Narratives of Religious Alterity: Religion and Violence in contemporary South Asian Anglophone Novels
|Author||Nora Anna ESCHERLE|
|Director of thesis||Prof. Dr. Gabriele Rippl|
|Co-director of thesis||Prof. Dr. Thomas Claviez|
|Summary of thesis||
Nora A. Escherle’s dissertation project analyses the different ways in which contemporary Anglophone novels of South Asian background engage in the discourse of religious alterity and violence and comment on its core issues of dispute by employing specific combinations of modes of narrativisation and focalization strategies. The discourse of religious alterity and violence is assumed to essentially comprise two propositions: Firstly, that religion is the ‘evil Other’ of peaceful secularism and that religion inherently causes violence, and secondly, that there exist inherently violent religions and inherently less violent or even utterly peaceful religions. The concepts of (religious) alterity of (religiously connoted) violence, which are at the core of both propositions are considered central factors guiding the textual analysis. It is assumed that the analysis of the different manners in which the two concepts and their interrelation are constructed, perceived and represented in the narratives will yield valuable insights concerning the question of how the narratives discuss the two propositions and position themselves with regard to them.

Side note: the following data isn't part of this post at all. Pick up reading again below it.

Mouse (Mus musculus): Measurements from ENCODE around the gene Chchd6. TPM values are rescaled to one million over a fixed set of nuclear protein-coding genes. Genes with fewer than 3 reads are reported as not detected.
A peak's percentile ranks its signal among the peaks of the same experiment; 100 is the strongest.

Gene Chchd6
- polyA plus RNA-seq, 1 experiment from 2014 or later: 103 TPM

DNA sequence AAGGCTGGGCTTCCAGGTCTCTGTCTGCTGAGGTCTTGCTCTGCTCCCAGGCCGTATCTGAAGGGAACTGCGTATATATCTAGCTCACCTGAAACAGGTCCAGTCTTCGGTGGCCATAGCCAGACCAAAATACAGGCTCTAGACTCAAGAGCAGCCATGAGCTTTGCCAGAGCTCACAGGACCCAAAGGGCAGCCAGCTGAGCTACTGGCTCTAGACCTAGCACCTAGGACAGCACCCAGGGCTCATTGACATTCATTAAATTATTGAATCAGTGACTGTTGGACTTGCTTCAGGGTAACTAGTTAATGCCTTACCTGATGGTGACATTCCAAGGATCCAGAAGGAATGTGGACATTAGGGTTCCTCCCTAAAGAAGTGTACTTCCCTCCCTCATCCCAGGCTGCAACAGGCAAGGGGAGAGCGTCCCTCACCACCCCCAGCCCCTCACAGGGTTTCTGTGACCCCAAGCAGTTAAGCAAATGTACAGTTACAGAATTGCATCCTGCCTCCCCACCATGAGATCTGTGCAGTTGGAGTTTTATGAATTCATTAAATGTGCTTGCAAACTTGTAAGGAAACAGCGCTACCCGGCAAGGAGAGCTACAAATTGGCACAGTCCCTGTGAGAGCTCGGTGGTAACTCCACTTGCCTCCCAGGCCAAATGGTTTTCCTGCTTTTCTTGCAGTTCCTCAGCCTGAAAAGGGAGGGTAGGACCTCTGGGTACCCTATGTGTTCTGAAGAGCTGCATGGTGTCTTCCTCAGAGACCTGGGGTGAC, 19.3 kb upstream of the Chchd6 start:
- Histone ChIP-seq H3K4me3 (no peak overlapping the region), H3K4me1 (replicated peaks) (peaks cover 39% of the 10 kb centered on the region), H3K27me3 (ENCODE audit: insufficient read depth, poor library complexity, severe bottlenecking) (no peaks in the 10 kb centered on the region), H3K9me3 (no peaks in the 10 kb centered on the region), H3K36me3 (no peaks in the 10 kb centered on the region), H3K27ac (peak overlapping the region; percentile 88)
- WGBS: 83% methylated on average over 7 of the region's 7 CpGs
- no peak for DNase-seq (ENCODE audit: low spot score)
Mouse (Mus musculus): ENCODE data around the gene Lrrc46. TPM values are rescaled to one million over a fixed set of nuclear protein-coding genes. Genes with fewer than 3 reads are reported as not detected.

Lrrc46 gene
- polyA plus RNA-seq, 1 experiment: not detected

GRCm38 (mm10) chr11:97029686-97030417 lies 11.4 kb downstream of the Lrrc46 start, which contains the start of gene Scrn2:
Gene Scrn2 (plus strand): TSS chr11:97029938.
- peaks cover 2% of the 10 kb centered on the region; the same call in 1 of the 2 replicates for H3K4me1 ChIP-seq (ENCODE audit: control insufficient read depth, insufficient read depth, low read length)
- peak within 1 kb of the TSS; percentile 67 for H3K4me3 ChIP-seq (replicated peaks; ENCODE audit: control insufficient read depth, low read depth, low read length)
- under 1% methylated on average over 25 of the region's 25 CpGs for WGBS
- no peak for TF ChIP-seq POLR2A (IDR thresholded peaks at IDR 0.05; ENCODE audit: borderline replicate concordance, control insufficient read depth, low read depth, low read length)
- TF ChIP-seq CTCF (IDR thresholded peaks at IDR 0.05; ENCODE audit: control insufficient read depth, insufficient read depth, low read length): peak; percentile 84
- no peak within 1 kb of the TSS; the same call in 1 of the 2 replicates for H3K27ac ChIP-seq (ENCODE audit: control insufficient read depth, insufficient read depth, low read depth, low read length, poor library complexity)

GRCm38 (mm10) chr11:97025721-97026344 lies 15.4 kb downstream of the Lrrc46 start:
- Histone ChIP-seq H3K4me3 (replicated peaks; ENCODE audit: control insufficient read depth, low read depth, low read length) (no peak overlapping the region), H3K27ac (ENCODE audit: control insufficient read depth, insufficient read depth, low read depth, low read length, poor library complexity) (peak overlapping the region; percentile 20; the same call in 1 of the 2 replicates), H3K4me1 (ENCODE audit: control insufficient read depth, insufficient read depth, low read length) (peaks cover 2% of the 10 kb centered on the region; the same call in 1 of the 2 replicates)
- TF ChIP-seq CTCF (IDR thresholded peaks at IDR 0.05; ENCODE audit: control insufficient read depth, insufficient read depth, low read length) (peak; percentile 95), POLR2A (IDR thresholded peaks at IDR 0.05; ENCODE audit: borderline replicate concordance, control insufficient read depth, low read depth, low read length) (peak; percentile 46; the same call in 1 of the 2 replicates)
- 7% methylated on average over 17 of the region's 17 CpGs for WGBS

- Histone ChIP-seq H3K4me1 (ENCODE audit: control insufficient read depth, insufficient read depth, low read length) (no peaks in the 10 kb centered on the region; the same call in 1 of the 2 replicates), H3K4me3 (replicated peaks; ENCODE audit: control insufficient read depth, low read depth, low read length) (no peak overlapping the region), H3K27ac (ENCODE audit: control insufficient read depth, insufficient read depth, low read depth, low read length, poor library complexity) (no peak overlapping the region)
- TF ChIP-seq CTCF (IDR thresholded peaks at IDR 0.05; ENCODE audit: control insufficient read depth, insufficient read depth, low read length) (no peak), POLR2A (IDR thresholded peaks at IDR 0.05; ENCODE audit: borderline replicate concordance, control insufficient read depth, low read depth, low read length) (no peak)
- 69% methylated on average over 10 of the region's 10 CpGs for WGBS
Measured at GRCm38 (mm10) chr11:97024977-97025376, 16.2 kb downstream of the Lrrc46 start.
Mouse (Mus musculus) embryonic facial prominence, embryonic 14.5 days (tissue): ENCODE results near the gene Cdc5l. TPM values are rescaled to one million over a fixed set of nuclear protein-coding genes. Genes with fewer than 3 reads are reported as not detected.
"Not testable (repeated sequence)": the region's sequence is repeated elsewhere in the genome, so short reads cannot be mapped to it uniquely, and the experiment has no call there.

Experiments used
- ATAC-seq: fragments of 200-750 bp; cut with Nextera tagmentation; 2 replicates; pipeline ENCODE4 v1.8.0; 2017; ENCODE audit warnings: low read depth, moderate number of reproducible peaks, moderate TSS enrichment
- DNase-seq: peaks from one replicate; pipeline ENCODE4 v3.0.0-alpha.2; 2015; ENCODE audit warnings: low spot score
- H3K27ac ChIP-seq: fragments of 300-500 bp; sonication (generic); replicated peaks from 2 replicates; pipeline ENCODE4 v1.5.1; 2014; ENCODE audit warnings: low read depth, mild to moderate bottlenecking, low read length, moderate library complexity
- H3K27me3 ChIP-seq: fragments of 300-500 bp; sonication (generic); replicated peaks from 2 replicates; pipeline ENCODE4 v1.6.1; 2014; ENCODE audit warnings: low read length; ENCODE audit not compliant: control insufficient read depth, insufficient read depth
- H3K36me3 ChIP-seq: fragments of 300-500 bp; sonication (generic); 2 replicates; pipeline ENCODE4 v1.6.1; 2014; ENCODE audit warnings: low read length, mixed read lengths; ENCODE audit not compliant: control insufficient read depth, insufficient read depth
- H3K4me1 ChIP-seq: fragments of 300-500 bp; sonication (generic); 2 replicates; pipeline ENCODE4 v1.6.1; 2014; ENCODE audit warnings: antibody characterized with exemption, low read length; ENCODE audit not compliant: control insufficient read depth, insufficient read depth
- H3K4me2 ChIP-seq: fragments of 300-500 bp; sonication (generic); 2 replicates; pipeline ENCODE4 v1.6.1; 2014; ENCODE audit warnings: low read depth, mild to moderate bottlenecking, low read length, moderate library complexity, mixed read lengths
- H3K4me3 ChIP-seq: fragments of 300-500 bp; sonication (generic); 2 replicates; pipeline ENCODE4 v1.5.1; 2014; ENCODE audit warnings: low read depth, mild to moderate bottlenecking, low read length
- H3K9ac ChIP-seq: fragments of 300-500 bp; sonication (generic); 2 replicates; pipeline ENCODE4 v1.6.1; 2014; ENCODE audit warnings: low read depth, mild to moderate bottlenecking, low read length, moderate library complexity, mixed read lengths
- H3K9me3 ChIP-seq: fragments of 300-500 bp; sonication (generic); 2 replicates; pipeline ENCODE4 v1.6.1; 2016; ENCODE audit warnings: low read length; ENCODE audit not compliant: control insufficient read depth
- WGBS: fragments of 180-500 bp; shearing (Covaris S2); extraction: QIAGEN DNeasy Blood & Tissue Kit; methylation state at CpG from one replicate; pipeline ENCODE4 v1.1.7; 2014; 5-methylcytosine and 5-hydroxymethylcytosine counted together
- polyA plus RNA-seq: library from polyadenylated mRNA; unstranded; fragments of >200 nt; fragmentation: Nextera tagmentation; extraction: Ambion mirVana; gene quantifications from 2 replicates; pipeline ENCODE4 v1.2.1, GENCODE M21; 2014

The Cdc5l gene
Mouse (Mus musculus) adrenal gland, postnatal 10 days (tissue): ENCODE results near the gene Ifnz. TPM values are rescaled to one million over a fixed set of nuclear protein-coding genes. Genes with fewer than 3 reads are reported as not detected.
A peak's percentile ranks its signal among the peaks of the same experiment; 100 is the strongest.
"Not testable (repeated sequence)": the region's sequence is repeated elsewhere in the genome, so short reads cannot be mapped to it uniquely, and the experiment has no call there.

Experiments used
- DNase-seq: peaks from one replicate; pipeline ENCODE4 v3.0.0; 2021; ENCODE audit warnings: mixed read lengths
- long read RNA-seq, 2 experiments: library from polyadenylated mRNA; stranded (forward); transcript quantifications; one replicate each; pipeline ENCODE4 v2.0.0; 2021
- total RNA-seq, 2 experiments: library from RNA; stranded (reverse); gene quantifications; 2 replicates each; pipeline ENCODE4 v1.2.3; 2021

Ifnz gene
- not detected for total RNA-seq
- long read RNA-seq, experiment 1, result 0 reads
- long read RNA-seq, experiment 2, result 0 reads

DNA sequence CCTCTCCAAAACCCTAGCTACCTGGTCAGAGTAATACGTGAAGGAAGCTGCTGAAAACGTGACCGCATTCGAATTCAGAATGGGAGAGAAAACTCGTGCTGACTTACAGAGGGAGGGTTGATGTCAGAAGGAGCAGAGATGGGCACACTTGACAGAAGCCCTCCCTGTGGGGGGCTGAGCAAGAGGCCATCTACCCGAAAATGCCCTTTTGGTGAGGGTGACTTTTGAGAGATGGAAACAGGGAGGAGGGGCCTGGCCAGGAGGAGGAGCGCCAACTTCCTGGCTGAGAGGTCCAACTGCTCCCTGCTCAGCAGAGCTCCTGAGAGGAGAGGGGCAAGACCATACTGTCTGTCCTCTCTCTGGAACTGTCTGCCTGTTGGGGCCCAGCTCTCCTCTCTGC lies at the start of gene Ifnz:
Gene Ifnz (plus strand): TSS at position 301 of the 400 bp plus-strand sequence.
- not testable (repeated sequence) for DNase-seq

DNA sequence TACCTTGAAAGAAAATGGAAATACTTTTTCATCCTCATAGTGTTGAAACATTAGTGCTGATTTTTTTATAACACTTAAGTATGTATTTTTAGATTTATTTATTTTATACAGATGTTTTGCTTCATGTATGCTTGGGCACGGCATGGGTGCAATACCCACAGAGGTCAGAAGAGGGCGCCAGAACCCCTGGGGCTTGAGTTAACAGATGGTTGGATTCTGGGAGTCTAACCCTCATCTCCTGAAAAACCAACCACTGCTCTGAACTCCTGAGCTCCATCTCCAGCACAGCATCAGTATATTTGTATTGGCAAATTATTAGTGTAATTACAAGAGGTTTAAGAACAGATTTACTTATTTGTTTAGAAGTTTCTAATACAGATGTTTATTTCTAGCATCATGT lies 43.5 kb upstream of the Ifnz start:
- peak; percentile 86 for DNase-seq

Due to its central issues, Ms Escherle’s dissertation project is inherently interdisciplinary. Obviously, it has to take into account the actual historical and contemporary events and contexts which the selected novels refer to or hint at. Furthermore, working with the concept of religion requires a thorough insight into theories developed in the discipline Science of Religion. Last but not least, the analysis of how fictional texts represent interreligious conflict and/as ‘Othering’ necessitates the discussion of cultural, sociological and philosophical theories on alterity, violence and the phenomenon of what is called ‘hostile Othering’ in frame of this project. ‘Hostile Othering’ here refers to processes of stigmatization and social marginalization which are violent themselves or else ultimately result in violence.
In order to evaluate how contemporary Anglophone novels of South Asian background discuss the core propositions of the discourse on religious alterity and violence, Ms Escherle will provide an in depth textual analysis of the following narratives: Mohsin Hamid’s The Reluctant Fundamentalist (2007), Raj Kamal Jha’s Fireproof (2006), Kiran Nagarkar’s God’s Little Soldier (2006), Salman Rushdie’s Shalimar the Clown (2005), Bapsi Sidhwa’s Cracking India (1989), Shashi Tharoor’s Riot (2001) and Altaf Tyrewala’s No God in Sight (2006).
Regarding her approach to the actual textual analysis, Ms Escherle makes use of what she considers a crucial link between focalization and perspectival structures on the one hand and modes of narrativisation and genres on the other hand. She assumes that certain genres and modes of narrativisation provide a specific repertoire of focalization strategies and components for building perspectival structures. Her central claim is that the novels of the project’s text corpus refer to, use and subvert these focalization strategies and perspectival building components in different, productive manners to represent the concepts of religious alterity and violence and thereby to discuss the two core propositions of the discourse of religious alterity and violence in their own, specific ways.
|Administrative delay for the defence|